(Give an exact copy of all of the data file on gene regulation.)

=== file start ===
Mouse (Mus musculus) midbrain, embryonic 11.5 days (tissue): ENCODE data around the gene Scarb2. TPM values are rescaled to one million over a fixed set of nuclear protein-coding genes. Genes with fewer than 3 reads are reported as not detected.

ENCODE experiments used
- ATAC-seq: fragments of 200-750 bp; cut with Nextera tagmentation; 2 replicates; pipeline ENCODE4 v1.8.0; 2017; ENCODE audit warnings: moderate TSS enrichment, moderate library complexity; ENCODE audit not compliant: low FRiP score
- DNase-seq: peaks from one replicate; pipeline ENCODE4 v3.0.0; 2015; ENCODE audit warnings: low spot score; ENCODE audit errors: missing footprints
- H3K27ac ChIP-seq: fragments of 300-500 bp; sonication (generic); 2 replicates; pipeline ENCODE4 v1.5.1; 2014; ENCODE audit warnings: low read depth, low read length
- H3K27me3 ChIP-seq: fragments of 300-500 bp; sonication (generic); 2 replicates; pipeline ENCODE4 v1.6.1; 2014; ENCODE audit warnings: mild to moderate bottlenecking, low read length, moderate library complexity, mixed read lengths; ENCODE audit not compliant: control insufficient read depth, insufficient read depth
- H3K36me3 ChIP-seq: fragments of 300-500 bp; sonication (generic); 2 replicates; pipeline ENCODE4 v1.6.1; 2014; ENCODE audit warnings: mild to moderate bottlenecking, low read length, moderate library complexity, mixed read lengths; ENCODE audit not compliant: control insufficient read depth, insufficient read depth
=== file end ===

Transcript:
Mouse (Mus musculus) midbrain, embryonic 11.5 days (tissue): ENCODE data around the gene Scarb2. TPM values are rescaled to one million over a fixed set of nuclear protein-coding genes. Genes with fewer than 3 reads are reported as not detected.

ENCODE experiments used
- ATAC-seq: fragments of 200-750 bp; cut with Nextera tagmentation; 2 replicates; pipeline ENCODE4 v1.8.0; 2017; ENCODE audit warnings: moderate TSS enrichment, moderate library complexity; ENCODE audit not compliant: low FRiP score
- DNase-seq: peaks from one replicate; pipeline ENCODE4 v3.0.0; 2015; ENCODE audit warnings: low spot score; ENCODE audit errors: missing footprints
- H3K27ac ChIP-seq: fragments of 300-500 bp; sonication (generic); 2 replicates; pipeline ENCODE4 v1.5.1; 2014; ENCODE audit warnings: low read depth, low read length
- H3K27me3 ChIP-seq: fragments of 300-500 bp; sonication (generic); 2 replicates; pipeline ENCODE4 v1.6.1; 2014; ENCODE audit warnings: mild to moderate bottlenecking, low read length, moderate library complexity, mixed read lengths; ENCODE audit not compliant: control insufficient read depth, insufficient read depth
- H3K36me3 ChIP-seq: fragments of 300-500 bp; sonication (generic); 2 replicates; pipeline ENCODE4 v1.6.1; 2014; ENCODE audit warnings: mild to moderate bottlenecking, low read length, moderate library complexity, mixed read lengths; ENCODE audit not compliant: control insufficient read depth, insufficient read depth